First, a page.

The following is a parable I wrote for class—let me know what you think.
A student, one clean, straight-ironed and starched lab coat into his first semester at biology school, one hundred miles away from home, composing himself quite well for someone in a deep sleep-deprived stupor because last night a large silver barn owl swooped out of nowhere into his dorm room window—hooting every hour until the dawn broke through the boughs of the trees outside, making its nest in his laundry basket—pushed aside his Petri dish and told the professor he decided to quit. “I’m going to be a poet!” the student said.
“Nonsense,” the professor replied. The other students didn’t so much as look his way.
“That’s right, a nonsense poet. How did you know? Say, do you know anyone I can call for an owl-problem?” He can’t write. He can’t coax anything out of his creative organ except homesick limericks, which churns out like bile eating away in a stomach-acid-spray-and-hiss of words on the page. He misses his mother. He drives home. The owl and the laundry basket in the backseat.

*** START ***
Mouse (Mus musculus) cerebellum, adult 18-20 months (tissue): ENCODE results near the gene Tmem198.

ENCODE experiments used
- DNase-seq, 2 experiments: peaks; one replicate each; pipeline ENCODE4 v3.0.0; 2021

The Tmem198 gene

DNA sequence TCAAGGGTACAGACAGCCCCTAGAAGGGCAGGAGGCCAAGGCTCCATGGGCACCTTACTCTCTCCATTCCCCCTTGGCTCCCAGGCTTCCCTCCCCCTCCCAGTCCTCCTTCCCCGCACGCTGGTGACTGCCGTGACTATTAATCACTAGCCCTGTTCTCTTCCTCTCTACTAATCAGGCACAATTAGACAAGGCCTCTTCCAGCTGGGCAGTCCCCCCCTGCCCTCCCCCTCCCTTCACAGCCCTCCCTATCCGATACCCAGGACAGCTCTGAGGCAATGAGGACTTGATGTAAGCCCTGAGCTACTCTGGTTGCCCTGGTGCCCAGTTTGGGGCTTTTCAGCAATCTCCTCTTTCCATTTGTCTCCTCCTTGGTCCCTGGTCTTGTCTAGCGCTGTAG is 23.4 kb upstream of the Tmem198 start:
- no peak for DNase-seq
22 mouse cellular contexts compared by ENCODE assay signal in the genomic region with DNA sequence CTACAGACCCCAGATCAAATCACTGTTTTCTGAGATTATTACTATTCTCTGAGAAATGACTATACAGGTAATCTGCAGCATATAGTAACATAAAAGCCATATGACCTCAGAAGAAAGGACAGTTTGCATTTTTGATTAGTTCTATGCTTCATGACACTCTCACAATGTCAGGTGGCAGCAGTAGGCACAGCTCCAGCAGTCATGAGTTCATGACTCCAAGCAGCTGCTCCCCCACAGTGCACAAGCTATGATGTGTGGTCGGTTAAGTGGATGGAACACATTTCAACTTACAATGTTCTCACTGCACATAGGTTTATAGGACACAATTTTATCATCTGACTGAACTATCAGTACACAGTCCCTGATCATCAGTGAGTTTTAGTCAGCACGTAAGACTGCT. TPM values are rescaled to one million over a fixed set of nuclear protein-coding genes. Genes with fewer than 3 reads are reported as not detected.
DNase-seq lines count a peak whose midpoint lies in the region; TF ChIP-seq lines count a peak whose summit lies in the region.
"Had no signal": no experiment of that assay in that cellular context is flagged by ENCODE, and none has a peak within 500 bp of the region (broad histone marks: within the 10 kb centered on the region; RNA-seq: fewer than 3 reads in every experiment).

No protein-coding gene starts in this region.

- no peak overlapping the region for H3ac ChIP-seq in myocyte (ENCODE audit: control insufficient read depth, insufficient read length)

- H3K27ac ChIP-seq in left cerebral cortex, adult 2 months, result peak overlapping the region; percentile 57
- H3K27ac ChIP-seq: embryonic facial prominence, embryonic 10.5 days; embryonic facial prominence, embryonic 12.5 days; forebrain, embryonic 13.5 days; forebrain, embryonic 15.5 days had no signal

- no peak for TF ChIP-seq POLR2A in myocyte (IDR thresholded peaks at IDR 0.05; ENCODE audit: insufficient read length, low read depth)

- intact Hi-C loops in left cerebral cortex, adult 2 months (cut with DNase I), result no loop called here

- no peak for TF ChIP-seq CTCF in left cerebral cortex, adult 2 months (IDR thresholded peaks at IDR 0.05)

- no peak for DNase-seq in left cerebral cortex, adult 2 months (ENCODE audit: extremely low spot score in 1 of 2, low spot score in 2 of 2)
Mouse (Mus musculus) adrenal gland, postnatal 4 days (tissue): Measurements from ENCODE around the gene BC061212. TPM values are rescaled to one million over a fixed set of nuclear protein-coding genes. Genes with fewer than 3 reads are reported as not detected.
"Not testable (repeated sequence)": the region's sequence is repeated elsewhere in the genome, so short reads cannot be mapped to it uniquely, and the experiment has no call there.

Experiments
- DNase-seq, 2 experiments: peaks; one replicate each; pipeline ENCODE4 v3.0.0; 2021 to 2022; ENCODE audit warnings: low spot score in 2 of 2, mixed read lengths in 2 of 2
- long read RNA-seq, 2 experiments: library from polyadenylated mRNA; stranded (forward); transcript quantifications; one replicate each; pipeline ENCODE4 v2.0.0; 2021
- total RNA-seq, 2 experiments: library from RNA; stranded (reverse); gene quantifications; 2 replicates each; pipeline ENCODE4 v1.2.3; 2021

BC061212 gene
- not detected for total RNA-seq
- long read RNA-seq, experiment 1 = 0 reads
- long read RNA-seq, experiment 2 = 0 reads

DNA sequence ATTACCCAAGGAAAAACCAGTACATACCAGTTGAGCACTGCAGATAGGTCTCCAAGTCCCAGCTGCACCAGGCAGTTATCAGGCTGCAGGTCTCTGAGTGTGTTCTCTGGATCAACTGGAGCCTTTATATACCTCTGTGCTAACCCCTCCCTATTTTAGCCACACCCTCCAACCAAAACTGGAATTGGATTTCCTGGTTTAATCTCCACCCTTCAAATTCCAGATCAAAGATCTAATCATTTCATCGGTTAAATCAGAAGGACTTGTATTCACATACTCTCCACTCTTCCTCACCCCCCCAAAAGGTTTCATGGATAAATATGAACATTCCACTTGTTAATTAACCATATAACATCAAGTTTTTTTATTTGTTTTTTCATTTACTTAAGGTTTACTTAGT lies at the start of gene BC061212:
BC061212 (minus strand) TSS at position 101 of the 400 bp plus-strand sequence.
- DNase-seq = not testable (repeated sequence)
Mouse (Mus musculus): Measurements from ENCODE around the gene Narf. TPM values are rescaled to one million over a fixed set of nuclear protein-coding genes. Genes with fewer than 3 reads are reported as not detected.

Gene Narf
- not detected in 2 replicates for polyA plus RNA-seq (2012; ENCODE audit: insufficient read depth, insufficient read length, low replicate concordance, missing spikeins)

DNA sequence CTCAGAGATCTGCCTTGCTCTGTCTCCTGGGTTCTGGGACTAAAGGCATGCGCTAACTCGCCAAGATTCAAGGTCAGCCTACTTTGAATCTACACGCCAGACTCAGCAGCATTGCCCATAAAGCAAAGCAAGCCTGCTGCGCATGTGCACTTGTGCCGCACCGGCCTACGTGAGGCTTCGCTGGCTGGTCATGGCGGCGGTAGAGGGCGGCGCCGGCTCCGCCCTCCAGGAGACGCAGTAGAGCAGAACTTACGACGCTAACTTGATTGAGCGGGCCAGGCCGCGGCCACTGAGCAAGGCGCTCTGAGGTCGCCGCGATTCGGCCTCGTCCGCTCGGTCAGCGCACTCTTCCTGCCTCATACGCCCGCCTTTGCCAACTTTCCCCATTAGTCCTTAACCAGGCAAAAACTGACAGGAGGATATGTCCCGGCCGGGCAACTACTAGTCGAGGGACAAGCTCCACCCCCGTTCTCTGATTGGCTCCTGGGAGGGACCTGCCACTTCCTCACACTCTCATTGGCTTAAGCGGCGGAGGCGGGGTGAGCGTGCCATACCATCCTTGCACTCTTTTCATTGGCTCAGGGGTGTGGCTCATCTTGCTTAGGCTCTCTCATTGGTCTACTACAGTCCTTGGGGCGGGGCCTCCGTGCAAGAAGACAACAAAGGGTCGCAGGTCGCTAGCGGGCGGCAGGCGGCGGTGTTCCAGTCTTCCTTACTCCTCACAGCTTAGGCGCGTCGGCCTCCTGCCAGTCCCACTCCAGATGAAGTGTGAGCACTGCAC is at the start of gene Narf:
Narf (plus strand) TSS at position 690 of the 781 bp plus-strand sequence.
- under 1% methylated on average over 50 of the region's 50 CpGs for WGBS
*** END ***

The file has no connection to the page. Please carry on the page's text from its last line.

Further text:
The ex-student returns and finds that several tragedies have befallen the house he grew up in and his mother. A passing storm blew broken boughs on the roof. There were leaks in the ceiling. His mother had developed narcolepsy. The poet stayed. Fixed the leaks. The owl moved his nest to a branch on the roof, keeping mother awake with his hourly hoots. And the poet finally had something to write about.